Shōgun is from FX Productions. Justin Marks (Counterpart) executive produces with Michaela Clavell (the author’s daughter), Michael De Luca and Ed McDonnell. Marks and co-EP Rachel Kondo co-wrote the first two episodes. Shannon Goss, Andrew Macdonald and Allon Reich are also co-exec producers; Jonathan van Tulleken (Hulu’s Reprisal, Amazon’s Upload) will direct and co-exec produce the first two episodes.

Sanada is repped by CAA, Lighthouse Entertainment and Sheppard; Sawai by United Agents, WME, Zero Gravity and Felker Toczek; Jarvis by UTA, The Artists Partnership in the U.K. and Morris Yorn; Asano by Slush and ICM Partners; Nikaido by Atsuko Koibuchi and Sony Music Artists; Nishioka by Takabumi Uno and enchante, Inc.; Hira by ICM Partners; Ako by Wolf Talent Group; Abe by Rena Takiguchi and Stardust Promotion, Inc.; Takeshima by Hiroko Kitano, Polarstar Co., Ltd.; Toda by The Levin Agency and Sheer Talent Management LLC; Kanagawa by Carrier Talent Management (Vancouver) and Luber Roklin Entertainment; Carbonell by APA, Thruline and Felker Toczek; Bastow by United Agents, manager Christina Gualazzi and Goodman Genow; and van Tulleken by WME, Grandview and Independent.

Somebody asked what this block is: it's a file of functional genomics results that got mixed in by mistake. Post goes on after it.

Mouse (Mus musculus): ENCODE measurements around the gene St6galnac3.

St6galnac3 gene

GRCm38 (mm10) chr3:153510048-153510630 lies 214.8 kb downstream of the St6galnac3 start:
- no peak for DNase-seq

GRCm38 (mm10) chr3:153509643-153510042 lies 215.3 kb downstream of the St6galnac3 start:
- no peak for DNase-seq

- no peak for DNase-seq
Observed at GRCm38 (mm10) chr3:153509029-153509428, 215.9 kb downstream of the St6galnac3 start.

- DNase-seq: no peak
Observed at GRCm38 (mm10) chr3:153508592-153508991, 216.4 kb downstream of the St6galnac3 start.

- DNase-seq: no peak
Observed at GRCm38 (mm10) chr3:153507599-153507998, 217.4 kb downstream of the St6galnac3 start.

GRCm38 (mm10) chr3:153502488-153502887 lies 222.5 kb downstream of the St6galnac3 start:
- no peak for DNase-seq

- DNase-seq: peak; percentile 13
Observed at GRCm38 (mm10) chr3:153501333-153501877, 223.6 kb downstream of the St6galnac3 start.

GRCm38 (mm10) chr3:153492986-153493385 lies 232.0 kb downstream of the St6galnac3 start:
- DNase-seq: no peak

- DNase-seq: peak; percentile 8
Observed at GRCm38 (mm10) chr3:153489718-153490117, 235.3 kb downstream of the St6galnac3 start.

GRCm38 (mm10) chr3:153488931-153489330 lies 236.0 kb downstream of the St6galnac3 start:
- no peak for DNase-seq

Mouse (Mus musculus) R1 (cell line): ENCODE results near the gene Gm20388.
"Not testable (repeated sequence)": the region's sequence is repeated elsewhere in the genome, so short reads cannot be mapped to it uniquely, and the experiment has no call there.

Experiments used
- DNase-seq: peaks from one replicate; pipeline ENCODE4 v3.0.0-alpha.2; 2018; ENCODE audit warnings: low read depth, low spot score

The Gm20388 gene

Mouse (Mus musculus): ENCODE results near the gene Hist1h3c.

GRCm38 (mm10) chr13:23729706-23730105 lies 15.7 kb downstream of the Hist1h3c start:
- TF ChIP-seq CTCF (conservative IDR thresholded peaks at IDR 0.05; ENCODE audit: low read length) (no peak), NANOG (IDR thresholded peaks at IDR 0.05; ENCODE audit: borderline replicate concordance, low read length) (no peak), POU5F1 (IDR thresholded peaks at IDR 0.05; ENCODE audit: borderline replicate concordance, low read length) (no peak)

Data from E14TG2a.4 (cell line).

Regé-Jean Page to Star in Netflix Heist Film From Noah Hawley and The Russo Bros.

After becoming a global star with Netflix’s Bridgerton, Regé-Jean Page is staying in business with the streaming service for a new heist thriller. The untitled project hails from writer-director Noah Hawley, the prolific TV creator known for Fargo and Legion. Hawley will produce via his 26 Keys alongside AGBO’s Joe and Anthony Russo and Mike […]

After becoming a global star with Netflix’s Bridgerton, Regé-Jean Page is staying in business with the streaming service for a new heist thriller.